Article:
25.7
27.6
50.63
14
0.9
0
8.5
9.03
11.5
8.53
1300
26.8
28
46.89
14.2
0.9
0
8.54
9.1
12.7
9
1400
27.7
28.7
44.1
13.5
1.1
0
8.71
9.52
13.1
9.78
1500
27.7
30.2
41.91
11.7
0.9
0
8.37
8.47
12.6
8.95
1600
27.7
30.8
41.28
9.02
0.7
0
9.83
10.3
13.2
10.25
1700
26.7
28.2
50.14
4.18
1.1
0
8.69
9.12
12.6
9.61
1800
25.4
27.5
54.91
1.41
1
0
8.97
9.49
13.5
9.53
1900
22.3
25.4
63.6
0.16
0.4
0
8.87
9.49
13.7
9.16
2000
21.3
22.3
73.7
0.03
0.6
0
9.07
9.52
14.2
9.31
2100
20.4
21.4
82.2
0.03
0.8
0
8.99
9.41
14.2
9.14
2200
19.7
20.4
85.9
0.03
0.7
0
9
9.35
14.2
9.11
2300
18.6
19.7
90
0.03
0
0
9.14
9.48
14.1
9.27
2400
18.1
18.7
93.7
0.03
0
0
9.15
9.48
13.9
9.27


18
(4) processing feedback data to evaluate the irrigation process, and (5) maintaining a
complete record of all applications.
Development of this RTES requires extended knowledge including (1) artificial
intelligence, (2) software engineering, (3) citrus irrigation and fertigation management, and
(4) control engineering. Studies are needed to integrate the technology of water
management into effective control engineering. An automatic weather station and soil
moisture sensors are essential for the system. An RTES could offer a better tool for the
management of irrigation, fertigation, and cold protection. RTESs are a feasible and
necessary approach for citrus microirrigation management.


75
water depletion for Candler fine sand. One-third (33 percent) of the depletion approximately
corresponds to 11 cb, and 50 percent depletion approximately corresponds to 20 cb of soil-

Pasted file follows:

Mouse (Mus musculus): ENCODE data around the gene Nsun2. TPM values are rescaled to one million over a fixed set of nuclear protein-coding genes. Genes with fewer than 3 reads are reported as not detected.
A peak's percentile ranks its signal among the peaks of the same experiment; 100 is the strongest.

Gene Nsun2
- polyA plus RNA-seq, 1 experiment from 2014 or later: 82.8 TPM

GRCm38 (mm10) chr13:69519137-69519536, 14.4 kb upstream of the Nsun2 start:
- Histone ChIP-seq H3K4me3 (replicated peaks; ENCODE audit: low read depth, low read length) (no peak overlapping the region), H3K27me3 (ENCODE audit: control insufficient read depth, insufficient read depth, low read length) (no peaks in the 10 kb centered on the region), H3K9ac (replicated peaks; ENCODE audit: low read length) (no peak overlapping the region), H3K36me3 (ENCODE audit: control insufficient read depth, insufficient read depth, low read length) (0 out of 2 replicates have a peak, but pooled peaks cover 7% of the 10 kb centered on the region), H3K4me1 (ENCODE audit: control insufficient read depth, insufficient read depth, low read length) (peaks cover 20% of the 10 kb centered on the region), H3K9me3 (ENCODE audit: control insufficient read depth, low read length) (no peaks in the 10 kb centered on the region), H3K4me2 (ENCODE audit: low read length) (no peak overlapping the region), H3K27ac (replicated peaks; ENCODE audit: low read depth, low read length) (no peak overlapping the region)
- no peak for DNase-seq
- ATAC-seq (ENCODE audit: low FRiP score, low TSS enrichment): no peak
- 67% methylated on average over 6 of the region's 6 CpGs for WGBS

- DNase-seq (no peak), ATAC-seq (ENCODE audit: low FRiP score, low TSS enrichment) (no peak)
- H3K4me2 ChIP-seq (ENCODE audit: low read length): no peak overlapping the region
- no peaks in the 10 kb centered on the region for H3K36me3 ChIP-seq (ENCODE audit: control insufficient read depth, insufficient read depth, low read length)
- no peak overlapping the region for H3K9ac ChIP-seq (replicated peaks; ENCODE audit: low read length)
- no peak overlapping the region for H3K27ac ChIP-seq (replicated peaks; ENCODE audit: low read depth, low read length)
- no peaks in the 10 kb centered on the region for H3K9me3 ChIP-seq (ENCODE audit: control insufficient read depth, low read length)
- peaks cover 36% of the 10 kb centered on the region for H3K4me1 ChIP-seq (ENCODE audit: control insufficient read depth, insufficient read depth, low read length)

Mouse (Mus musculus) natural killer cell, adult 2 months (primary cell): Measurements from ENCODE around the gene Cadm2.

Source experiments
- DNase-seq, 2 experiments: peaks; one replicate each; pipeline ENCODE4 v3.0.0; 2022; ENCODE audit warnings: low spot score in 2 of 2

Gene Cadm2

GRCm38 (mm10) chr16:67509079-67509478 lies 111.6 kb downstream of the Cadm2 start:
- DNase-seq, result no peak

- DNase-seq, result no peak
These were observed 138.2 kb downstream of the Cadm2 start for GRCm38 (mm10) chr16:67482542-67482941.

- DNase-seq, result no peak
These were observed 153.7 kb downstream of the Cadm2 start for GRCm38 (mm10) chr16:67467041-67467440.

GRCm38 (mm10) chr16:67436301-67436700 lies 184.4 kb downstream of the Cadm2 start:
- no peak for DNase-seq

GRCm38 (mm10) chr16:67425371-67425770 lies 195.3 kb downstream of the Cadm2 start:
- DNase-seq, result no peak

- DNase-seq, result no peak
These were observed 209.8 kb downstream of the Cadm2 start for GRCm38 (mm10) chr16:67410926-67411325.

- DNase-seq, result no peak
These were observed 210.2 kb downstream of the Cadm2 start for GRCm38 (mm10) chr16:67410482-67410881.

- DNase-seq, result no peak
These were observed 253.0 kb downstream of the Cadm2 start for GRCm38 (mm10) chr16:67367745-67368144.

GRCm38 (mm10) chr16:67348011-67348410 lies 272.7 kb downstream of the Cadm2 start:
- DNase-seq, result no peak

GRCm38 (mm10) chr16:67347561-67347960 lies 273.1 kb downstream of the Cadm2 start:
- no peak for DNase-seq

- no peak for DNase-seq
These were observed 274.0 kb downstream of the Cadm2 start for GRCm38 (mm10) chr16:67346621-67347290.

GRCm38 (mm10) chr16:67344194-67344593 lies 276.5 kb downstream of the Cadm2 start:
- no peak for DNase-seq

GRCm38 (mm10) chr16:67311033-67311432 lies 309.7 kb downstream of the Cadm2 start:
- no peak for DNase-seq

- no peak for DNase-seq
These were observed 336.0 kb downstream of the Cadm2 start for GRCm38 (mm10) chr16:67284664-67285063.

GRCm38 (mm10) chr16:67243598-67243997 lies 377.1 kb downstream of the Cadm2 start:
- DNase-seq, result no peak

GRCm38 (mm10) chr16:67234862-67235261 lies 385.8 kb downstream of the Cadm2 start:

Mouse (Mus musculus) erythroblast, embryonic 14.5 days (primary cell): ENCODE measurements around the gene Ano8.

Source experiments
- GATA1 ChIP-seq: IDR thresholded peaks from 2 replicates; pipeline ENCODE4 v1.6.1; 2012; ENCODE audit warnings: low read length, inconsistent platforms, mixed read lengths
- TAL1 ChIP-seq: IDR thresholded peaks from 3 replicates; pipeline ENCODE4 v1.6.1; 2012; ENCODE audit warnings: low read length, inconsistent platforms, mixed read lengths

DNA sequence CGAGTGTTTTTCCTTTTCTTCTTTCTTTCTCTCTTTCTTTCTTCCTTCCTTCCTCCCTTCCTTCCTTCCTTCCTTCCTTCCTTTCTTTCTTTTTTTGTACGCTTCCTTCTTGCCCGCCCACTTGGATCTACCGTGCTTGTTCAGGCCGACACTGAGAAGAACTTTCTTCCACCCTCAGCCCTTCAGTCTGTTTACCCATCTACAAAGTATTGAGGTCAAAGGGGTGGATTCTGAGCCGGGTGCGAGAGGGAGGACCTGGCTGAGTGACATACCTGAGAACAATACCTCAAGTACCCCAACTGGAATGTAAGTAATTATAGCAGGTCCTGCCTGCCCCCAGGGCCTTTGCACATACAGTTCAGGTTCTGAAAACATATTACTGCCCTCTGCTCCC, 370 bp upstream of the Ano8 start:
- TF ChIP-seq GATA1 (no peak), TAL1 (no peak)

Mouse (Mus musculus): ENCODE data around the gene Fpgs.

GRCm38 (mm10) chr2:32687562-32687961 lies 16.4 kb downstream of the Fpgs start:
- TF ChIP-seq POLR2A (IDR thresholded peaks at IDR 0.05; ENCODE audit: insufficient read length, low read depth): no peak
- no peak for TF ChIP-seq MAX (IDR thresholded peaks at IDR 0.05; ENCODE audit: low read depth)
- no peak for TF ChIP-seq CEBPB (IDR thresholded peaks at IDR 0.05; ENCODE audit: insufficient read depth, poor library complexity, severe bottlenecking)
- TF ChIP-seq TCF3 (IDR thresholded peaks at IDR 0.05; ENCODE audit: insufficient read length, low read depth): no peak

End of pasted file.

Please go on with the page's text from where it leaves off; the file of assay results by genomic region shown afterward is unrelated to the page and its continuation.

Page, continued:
water tension (Figure 6.2). Then, irrigation can be applied when soil-water potential or soil-
water depletion reaches a threshold value.
Table 6.4 Estimated soil-water tension in corresponding to soil-water depletion for
Candler fine sand.
Depletion, %
AWC %
SWC-7.5, %
SWC-9.5, %
ASWT, %
ESWT, CB
100
0
1.40
1.40
1.40
-1500
90
10
2.21
2.01
2.11
-
80
20
3.02
2.62
2.82
-
70
30
3.83
3.23
3.53
-
67
33
4.07
3.41
3.74
-38
60
40
4.64
3.84
4.24
-33
50
50
5.45
4.45
4.95
-20
40
60
6.26
5.06
5.66
-13
33
67
6.83
5.49
6.16
-11
20
80
7.88
6.28
7.08
-9
10
90
8.69
6.89
7.79
-8
0
100
9.50
7.50
8.50
-7.5
Note: AWC = available water content,
SWC-7.5 = soil-water content for field capacity at 7.5 percent by volume,
SWC-9.5 = soil-water content for field capacity at 9.5 percent by volume,
ASWC = average soil-water content of above two, and
ESWT = estimated soil-water tension.


169
13,5 Database
Databases have been created in CIMS including (1) farm information, (2) weather
data, (3) irrigation system, (4) crop, (5) crop coefficient, and (6) soil data. These data are
used for simulation to estimate the crop irrigation requirements. The data can also be used
as the user's reference to make irrigation management decisions. Each database consists of
consistent data manipulating buttons.
13,5,1 Buttons to Manipulate Database
Generic control buttons were developed to manipulate the database (Figure 13.5.1).
Functions of each of these buttons are described as follows.
Top
Prior
Next
Bottom
Add
Delete
display the first record of a database,
move to the prior record of a database,
move to the next record of a database,
display the last record of a database,
add a new record to the database,
delete the current record from a database.